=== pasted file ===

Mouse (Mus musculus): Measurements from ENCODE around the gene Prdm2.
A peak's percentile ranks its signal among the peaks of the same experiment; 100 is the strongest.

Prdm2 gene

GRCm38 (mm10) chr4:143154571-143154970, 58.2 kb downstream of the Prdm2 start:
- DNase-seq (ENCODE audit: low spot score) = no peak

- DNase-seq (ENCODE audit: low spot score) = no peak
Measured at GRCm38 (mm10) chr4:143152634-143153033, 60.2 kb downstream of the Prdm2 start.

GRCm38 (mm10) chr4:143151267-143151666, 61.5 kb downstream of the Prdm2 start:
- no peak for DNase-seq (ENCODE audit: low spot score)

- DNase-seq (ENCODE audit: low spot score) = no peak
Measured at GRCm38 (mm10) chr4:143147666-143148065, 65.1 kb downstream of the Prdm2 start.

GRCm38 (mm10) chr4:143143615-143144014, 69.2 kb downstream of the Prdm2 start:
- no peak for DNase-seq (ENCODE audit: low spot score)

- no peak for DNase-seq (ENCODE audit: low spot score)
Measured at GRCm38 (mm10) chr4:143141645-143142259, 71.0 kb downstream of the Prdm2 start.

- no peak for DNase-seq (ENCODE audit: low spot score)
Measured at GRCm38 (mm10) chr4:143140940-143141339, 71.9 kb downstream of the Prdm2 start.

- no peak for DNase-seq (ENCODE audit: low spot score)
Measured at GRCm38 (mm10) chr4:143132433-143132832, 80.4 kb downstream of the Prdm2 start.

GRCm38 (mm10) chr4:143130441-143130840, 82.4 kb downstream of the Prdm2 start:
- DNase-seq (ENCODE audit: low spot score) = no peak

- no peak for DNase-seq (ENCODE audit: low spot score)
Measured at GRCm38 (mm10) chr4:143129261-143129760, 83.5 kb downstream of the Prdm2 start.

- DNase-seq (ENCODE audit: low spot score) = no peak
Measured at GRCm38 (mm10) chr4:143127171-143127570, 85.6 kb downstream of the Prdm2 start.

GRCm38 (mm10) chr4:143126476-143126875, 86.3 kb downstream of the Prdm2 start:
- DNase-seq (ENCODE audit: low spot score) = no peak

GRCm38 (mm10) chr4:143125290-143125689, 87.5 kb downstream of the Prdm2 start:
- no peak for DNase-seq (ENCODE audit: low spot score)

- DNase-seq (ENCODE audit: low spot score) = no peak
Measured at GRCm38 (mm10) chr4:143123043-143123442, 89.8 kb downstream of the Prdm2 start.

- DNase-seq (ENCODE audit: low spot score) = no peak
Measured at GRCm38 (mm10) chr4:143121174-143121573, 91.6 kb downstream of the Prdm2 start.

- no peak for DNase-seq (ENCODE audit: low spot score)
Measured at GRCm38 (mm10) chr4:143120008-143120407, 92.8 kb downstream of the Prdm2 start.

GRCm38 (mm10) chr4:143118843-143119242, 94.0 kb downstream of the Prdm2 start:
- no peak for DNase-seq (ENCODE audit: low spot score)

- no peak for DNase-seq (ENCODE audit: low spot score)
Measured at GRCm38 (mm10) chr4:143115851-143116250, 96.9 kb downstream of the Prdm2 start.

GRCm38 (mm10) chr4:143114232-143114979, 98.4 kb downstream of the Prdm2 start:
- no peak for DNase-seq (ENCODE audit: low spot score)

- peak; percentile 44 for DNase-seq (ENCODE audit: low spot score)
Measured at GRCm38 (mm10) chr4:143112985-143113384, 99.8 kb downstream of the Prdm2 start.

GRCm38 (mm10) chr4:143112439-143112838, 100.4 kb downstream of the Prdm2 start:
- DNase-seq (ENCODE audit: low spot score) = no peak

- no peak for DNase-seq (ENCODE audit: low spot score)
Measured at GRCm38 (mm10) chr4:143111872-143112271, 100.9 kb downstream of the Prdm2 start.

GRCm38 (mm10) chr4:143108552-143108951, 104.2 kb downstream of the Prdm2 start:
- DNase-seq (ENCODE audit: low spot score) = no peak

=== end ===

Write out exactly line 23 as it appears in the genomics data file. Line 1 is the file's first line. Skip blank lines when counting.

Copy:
Measured at GRCm38 (mm10) chr4:143129261-143129760, 83.5 kb downstream of the Prdm2 start.